Mucuna pruriens seed is an underutilized legume with good nutritional value with a possibility of changes in its micronutrients’ composition during processing whose data is scanty. Mucuna pruriens seed flour was therefore evaluated for the effect of soaking, cooking, roasting, germination and fermentation as well as some double treatments on its vitamin and mineral contents. Mucuna pruriens seeds were cleaned, washed, soaked, cooked, roasted, germinated and fermented. Vitamins and minerals composition were determined. Soaking, cooking and roasting significantly reduced (p<0.05) all the vitamins. Vitamin B9 was significantly (p<0.05) reduced the most with a range of 0.28 – 21.88 mg/100g. Vitamins B1, B2, B3 and B12 were significantly increased by fermentation with vitamin B2 increased the most (0.26 to 1.50 mg/100g; represents 577% increase). Vitamin B9 was the most significantly reduced (p<0.05) from 21.88 to 0.28 mg/100g by 72 h fermentation. Cooking reduced all the minerals except potassium and sodium. Potassium was increased from 690.50 to 930.75, 760.50 and 730.00 mg/100 in 10, 15 and 20 minutes roasted samples respectively. Germination significantly (p<0.05) reduced all the minerals except 24 h germination which increased calcium from 218.17 mg/100g in the raw Mucuna pruriens seed to 234.36 mg/100g. Fermentation generally reduced all the minerals significantly (p<0.05) except calcium and zinc. Germination and fermentation have proved to be suitable methods for the enhancement of vitamin B2, B3, B12 and zinc in Mucuna pruriens seed flour. Combined process treatments reduce most vitamins and minerals in M. pruriens seed flour and are therefore not suitable for their improvement.

Open Access Original Research Article

Physical Quality of Fast Sealing Dissolving Edible Films as Food Packaging Based Glucomannan and Gelatin

Rischa Amalia Saleha, Fera Novitasari, Nazma Putri Andrianita , Abdul Manab , Manik Eirry Sawitri, Ria Dewi Andriani, Premy Puspitawati Rahayu

Asian Food Science Journal, Volume 22, Issue 3, Page 44-60
DOI: 10.9734/afsj/2023/v22i3625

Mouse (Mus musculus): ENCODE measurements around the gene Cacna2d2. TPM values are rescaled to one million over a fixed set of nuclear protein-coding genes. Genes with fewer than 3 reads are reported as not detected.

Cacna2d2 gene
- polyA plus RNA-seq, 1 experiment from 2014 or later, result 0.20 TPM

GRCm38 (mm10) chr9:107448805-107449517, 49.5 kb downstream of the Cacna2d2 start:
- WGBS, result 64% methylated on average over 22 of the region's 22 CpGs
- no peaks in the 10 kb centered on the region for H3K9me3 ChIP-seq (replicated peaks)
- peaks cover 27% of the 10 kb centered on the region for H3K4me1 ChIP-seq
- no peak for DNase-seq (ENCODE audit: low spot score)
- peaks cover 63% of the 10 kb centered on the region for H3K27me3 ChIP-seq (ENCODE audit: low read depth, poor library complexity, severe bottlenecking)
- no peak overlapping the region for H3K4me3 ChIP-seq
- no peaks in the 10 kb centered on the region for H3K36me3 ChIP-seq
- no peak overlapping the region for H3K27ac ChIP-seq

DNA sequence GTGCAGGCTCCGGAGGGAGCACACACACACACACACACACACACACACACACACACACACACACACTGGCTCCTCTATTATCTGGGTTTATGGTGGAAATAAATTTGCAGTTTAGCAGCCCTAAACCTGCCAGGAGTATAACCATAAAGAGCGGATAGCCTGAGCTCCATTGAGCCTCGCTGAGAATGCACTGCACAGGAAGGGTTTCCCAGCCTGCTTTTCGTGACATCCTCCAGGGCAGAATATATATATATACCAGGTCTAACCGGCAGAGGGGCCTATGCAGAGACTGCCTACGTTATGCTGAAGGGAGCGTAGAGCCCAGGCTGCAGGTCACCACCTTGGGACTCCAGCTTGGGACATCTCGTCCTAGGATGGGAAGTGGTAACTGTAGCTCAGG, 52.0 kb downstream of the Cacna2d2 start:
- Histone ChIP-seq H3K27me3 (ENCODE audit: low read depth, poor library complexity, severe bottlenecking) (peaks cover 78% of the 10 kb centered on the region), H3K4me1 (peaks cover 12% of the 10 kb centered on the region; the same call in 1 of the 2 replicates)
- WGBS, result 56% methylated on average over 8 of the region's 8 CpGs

The edible film is an alternative that can be used as eco-friendly packaging material (biodegradable) as a plastic substitute. The material that can be used in making edible films is glucomannan, which can dissolve easily but is less elastic. The development of the necessary edibles that can be applied to foodstuffs requires a combination of ingredients that are easy to dissolve in water. These materials can be used derived from hydrocolloids or polysaccharides. The research to obtain edible film formulated glucomannan and gelatin with the best physical quality, fast sealing and fast dissolving. The research material used glucomannan and gelatin with different concentrations designed by 5 treatments and 3 replications consisting of T1: 0,5% gelatin, T2: 0.625% gelatin, T3: 0.75% gelatin, T4: 0,875 gelatin and T5: 1% gelatin. The variables tested were solubility, total soluble matter, swelling, water content, thickness, L*, a*, b* color, browning index and whiteness index. The research method was experimental, analyzed with Analysis of Variance using Completely Randomized Design and if there were differences continued using Duncan’s Multiple Range Test. The results showed highly significant differences (P<0.01) on swelling and thickness. The results showed significant differences (P<0.05) on total soluble matter, water content and L* color. However, there were no significant differences (P>0.05) on solubility, a* color, b* color, browning index and whiteness index. The results of the data based on physical quality consist of solubility ranging from 11.2-24.5%, total soluble matter 27.6-60.6%, swelling 3.49-7.75%, water content 11.5-12.15%, thickness 0.09-0.14 mm, L* color 91.3-92.5, a* color 0.78-1, b* color 1.52-2.81, browning index 2.23-3.7 and whiteness index 94.51-99.34. In conclusion, the use of edible films formulated with glucomannan and gelatin with a concentration of 0.5% produces the best physical quality, the resulting edible film has high solubility and is easy to seal.